one year and a new system for the
two elections still to be held was
passed by the Undergraduate Council
last night.
Class offices for freshmen and
sophomores were reduced to three, the
positions of secretary and treasurer
being combined; the personnel of the
dance committees was reduced to
five; the executive com ittees were
abolished; and the finace commit-
tees reduced to three members.
Elections Postponed
Both elections remaining in the
literary college were postponed until
Wednesday, November 28, and at that
time they will be run under a system
centering around an Election Board,
functioningthrough petitions from
those desiring offices.
The men declared guilty by the
Council of illegal practices include
Robert H. Pulver. '37, John P. Otte,
'37, Cyrus Elkes, '38, Allen Schulman,
'38, Leroy Haskell, '38, Homer C. La-
throp, '37, Sidney Finger, '37, Jo-
seph M. Hinshaw, '37, Harold W.
Sears, '37, Edward W. Schmidt, '37,
Robert J. Friedman, '37, Edward Mar-
der, '37, Howard J. Brett, '37, and
Thomas Ayers, '37. All are forbidden
to hold any class position for a period
of one year.
The election board which will
handle class voting' in tne literary
college this year and all elections in
the future, will consist of five faculty
members and five students. The
former shall include Deans Alice C.
Lloyd and Joseph A. Bursley, Miss
Ethel McCormick, T. Hawley Tap-
ping, and Stanley G. Waltz, pending
their confirmation.
Suggests New Plan
Student members will be the presi-
dents of the League, the Union, and
the Interfraternity, Undergraduate,
and Panhellenic Councils.
The plan is a result of suggested
reforms by George Lawton, '35, presi-
dent of the senior class, and John
Healey, '35, president of Michigamua.
It will be the duty of the election
board to receive petitions from all-
men and women students desiring a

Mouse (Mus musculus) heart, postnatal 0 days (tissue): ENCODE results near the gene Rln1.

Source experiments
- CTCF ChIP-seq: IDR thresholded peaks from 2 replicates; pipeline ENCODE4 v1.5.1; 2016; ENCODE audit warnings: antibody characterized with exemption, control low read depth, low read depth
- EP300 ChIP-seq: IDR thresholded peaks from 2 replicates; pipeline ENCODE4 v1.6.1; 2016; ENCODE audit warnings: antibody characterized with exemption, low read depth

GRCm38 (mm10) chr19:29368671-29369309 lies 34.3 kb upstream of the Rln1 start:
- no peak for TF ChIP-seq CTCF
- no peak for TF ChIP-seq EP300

class office or a dance chairmanship,
in which the applicant will state what
he believes to be his qualifications and
his plan for the administration of the
office if elected.
From the group applying, the board
will pick two to run for each office.
The names of those selected to run
will not be disclosed until the day of
election, at which time they will be
posted in the usual manner in the
place set aside for voting. At this
time class members eligible to vote
will cast their ballots in the same
manner as previously.
Eliminates Malpractice
Lawton and Carl Hilty, '35, presi-
dent of the Undergraduate Council,
stated that the purpose of the reform
is to do away with such practices as
made the most recent election a con-
test to see which party could "pull
the most dirty work," and to see that
those who do get in office in the fu-
ture will do so on merit and on their
obvious ability to manage the office
properly.
Voting in the College of Engineer-
ing will not be affected by the plan,
council members expressing the op-
inion that the Engineering Council
should be best able to handle its own

problem in that unit.
Mechanical details of the election
shall be handled by members of the
Union and Undergraduate Council
staffs. The object of the Council in
picking representatives for the elec-
tion board was to find those most
closely acquainted with students and
so in a position to say which of a